A memorial window was inserted into the church of All Saints in Tarrant
Keyneston in 1897 by D’arcy Todd in memory of Frederick and Jane Todd.
Occupation: Merchant. On 1 November 1799, a
partnership between William Parr and Fryer Todd, of Little Ryder Street, St
James's, London, merchants, was dissolved (London Gazette 29 October 1799 p1121). In
bankruptcy proceedings in 1813, Fryer is described as a "merchant, dealer
and chapman" (London Gazette 26 January 1813 p212). In
1823, Fryer became a clerk to a Mr. Kinnear.
Buried: 5 June 1836, in St Helen, Auckland,
In 1823, Fryer appears as a witness in a fraud case against John Kinnear,
for whom Fryer was working as a clerk. As part of the testimony, fryer
states that he had been imprisoned in Fleet
Prison from January until March 1822, presumably as part of the
bankruptcies, one of which was discharged in March 1822. Old
Bailey Proceedings 9 April 1823 p239 FRYER TODD. I am clerk to Mr. Kinnear. I went to
Jersey, in March last, to enquire respecting the house of Smith, White,
and Co. but could discover no such house; I advertised in four newspapers,
and enquired at the Custom-House agents, and bankers, and went to five
villages; I found one White, and Co. and presented the bill there; they
denied all knowledge whatever of it.
Cross-examined by MR. CURWOOD.
Q. You were sent after this prosecution was commenced
A. I do not know that; he had gone to the public-office before that - I
have been with Mr. Kinnear four months.
Q. Where did he find you
A. He has been at my house years ago - I first became acquainted with him
about 1817, in Curzon-street, May fair.
Q. Was he a merchant there
A. I am sure I do not know. Mrs. Kinnear came to my house, in
Curson-street. I do not know where he lived then; it was an invitation
which came from my wife; it was an evening party. I did not know where he
lived - The first residence I knew of his was at Battersea; some years
elapsed between his visiting me in Curzon-street, and my seeing him again
- I did not know where he lived.
Q. When did you know him live at Battersea
A. In 1821; that was after he was prosecuted.
A. Mrs. Kinnear had a house there.
Q. On your oath, do not you know he was in gaol in 1821 for a conspiracy
A. I do not, I only heard it from report.
Q. How came you to say he lived at Battersea, when you knew, from report,
that he was at Ilchester
A. I might have been informed afterwards.
Q. After when
A. After I came into his employ. I do not know what year he was in gaol. I
went to see Mrs. Kinnear, at Battersea. I did not ask where he was. I
heard, by report, that he was at Ilchester, but never saw him there. I saw
him in the Fleet. I was a prisoner there when he came from Ilchester. I
was sent there in January, 1822, till March; he was a ruler there at the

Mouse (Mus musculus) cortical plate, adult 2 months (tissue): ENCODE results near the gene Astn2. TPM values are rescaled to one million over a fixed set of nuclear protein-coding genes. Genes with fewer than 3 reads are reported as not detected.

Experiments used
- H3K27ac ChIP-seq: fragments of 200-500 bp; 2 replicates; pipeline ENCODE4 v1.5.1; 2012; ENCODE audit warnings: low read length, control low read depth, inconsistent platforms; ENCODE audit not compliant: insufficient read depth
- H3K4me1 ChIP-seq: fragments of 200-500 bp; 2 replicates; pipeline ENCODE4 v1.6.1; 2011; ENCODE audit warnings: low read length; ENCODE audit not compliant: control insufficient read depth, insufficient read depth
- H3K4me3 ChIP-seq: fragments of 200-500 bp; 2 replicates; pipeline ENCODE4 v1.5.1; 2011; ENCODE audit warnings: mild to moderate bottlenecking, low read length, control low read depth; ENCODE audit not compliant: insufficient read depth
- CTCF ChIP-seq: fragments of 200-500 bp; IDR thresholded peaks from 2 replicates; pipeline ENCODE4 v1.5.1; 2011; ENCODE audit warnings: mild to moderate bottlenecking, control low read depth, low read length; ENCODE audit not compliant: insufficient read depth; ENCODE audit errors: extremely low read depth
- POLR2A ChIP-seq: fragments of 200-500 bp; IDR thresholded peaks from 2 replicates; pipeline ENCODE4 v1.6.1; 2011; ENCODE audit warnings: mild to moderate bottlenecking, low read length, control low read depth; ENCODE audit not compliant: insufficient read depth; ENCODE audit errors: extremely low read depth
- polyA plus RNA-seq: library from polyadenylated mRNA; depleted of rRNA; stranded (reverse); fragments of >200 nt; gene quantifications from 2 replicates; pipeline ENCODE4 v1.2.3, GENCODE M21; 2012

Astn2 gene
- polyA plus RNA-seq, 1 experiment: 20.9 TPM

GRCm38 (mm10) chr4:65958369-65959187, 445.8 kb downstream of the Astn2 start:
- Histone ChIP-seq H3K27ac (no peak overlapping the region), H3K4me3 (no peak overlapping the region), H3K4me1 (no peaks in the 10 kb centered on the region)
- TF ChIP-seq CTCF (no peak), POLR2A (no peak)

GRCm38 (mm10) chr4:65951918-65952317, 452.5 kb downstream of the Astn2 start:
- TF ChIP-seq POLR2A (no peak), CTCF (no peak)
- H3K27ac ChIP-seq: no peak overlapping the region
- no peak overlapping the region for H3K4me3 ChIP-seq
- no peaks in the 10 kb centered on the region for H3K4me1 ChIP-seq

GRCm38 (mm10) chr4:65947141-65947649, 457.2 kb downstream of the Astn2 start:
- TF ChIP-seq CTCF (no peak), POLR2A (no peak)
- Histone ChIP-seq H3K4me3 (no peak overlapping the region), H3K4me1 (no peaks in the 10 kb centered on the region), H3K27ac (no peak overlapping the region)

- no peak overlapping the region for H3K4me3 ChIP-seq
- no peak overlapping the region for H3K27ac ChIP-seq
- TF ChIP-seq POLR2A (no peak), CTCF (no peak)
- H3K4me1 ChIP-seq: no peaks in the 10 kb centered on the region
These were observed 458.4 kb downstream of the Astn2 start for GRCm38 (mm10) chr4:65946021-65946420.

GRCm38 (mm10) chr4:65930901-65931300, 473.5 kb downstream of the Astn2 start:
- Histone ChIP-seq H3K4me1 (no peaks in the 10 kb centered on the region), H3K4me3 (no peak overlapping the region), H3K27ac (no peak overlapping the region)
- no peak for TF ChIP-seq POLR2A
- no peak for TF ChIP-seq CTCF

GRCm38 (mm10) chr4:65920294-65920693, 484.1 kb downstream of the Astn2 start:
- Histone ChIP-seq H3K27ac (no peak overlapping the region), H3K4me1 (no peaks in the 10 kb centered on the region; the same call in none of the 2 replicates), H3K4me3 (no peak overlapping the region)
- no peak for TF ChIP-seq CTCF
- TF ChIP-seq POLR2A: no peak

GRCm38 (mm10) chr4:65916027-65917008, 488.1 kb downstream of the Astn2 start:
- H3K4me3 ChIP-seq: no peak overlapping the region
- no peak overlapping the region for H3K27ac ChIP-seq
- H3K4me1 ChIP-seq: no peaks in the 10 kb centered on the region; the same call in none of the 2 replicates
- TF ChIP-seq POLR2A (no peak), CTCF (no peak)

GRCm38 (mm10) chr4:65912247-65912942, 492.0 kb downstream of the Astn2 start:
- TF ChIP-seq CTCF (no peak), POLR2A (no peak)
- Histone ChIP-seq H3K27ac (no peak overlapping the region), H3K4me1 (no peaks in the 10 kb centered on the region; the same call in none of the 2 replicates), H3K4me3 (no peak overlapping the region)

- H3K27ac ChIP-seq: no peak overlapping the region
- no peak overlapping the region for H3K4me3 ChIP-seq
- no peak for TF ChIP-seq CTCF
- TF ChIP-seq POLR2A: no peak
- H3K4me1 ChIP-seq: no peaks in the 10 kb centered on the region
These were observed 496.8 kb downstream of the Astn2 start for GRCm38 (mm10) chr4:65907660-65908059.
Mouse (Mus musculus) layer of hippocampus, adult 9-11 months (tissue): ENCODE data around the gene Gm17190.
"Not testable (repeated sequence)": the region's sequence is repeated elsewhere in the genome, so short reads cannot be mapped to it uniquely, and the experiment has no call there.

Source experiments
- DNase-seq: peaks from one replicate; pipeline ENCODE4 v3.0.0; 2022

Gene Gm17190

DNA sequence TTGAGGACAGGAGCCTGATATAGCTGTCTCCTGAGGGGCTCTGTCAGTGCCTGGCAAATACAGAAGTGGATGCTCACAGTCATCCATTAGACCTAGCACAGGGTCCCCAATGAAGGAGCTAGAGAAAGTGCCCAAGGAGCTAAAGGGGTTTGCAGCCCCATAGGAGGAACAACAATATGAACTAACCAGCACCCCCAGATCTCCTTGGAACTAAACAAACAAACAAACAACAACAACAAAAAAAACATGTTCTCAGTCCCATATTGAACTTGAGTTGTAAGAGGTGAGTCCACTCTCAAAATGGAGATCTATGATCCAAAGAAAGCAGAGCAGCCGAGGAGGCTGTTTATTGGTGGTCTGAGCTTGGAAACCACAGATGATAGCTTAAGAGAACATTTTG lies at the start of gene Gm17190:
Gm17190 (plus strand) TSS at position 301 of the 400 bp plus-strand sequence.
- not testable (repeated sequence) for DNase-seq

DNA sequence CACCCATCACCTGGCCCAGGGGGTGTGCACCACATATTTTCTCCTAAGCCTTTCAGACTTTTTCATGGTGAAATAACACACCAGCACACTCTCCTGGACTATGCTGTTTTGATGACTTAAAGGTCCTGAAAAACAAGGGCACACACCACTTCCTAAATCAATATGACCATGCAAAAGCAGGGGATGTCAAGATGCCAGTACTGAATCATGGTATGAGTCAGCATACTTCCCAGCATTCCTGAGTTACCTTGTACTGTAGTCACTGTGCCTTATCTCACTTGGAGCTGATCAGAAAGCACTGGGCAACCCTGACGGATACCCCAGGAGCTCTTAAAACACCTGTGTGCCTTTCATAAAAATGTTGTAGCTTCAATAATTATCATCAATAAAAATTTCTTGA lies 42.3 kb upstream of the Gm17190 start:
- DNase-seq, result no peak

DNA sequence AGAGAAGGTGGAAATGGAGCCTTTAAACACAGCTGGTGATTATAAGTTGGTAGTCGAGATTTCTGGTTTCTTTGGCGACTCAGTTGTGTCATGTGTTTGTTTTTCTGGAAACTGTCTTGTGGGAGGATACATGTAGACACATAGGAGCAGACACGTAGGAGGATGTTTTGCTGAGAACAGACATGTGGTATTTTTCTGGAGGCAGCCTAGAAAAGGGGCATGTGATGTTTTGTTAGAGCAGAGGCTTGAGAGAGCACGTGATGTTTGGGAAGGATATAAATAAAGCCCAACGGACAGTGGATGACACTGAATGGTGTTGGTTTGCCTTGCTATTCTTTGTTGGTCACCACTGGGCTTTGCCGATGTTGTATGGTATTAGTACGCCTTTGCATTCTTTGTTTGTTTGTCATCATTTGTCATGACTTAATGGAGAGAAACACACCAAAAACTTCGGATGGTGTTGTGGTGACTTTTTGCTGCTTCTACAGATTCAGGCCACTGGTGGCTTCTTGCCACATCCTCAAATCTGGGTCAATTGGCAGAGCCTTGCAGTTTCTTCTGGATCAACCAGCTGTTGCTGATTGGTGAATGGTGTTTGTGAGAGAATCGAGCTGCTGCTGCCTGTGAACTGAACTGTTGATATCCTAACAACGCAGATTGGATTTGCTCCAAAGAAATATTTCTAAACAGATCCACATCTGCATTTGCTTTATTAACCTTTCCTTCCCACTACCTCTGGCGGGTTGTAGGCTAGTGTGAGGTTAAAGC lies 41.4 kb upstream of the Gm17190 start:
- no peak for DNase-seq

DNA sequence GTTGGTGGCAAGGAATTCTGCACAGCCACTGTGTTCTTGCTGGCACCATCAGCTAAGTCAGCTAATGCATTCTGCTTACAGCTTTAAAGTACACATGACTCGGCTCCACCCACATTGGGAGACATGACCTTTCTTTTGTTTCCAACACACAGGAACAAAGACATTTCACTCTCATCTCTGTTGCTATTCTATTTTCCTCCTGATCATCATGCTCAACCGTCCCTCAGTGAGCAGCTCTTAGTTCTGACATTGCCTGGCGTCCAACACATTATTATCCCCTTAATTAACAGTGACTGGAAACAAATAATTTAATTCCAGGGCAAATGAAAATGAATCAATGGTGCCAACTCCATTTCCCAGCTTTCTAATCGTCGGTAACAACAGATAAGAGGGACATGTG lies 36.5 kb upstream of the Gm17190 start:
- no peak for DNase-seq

time I came.
Q. Do you mean to say he was in the rules of the Fleet in January or
A. After March. He was not within the walls in January. He might be at the
commencement of January. I believe he was not in the walls. I have seen
him come in and go out. During the time I was a prisoner there, he was not
within the walls.
Q. You are quite sure you met him at one of Mrs. Todd's routs
A. Yes. I renewed my acquaintance with him in the rules of the Fleet. I
did not doubt his being convicted of a conspiracy.
Q. And yet you became his clerk
A. Yes. I never accepted bills for him. I have been a merchant, and became
a bankrupt twice, and was discharged once under the insolvent act - that
was in March, 1822. I lived thirteen years in Bury-street, and then went
to Great Winchester-street.
Married: Charlotte Tilney Long on 15 March
1824, in Aligarh, Bengal, India Asiatic Journal Sept 1824 p317 MARRIAGES. March 15. At Ally Ghur, Lieut.
F.B. Todd, to Charlotte Tilney, only daughter of Capt. W. Long.
Charlotte was born in 1804/5, the daughter of W. Long. She died on 18
September 1865, aged 60, and was buried on 19 September 1865, in
Barrackpore, Bengal, India. The Times of India
on 22 September 1865 (transcribed at Families
in British India Society) reports Charlotte's death date as 11
September 1865: Sept 11th at Barrackpore Mrs Charlotte Tinley
Todd widow of the late Captain Fryer Bower Todd Bengal Army
Fryer and Charlotte also had a stillborn son born on 3 April 1832 at St.
Helena, on board the Thomas Grenville
on which Fryer and Charlotte were returning to England on furlough.
(Calcutta magazine for 1832 p109) BIRTHS.
April 3 At St Helena, on board the H. C. Ship Thomas
Grenville, the Lady of Lieut. F.B. Todd, 11th Regt. Bengal
Establishment, of a still born male Child.
Occupation: Officer in the East India
Fryer joined the service in 1819 and served in the 11th Native Infantry. He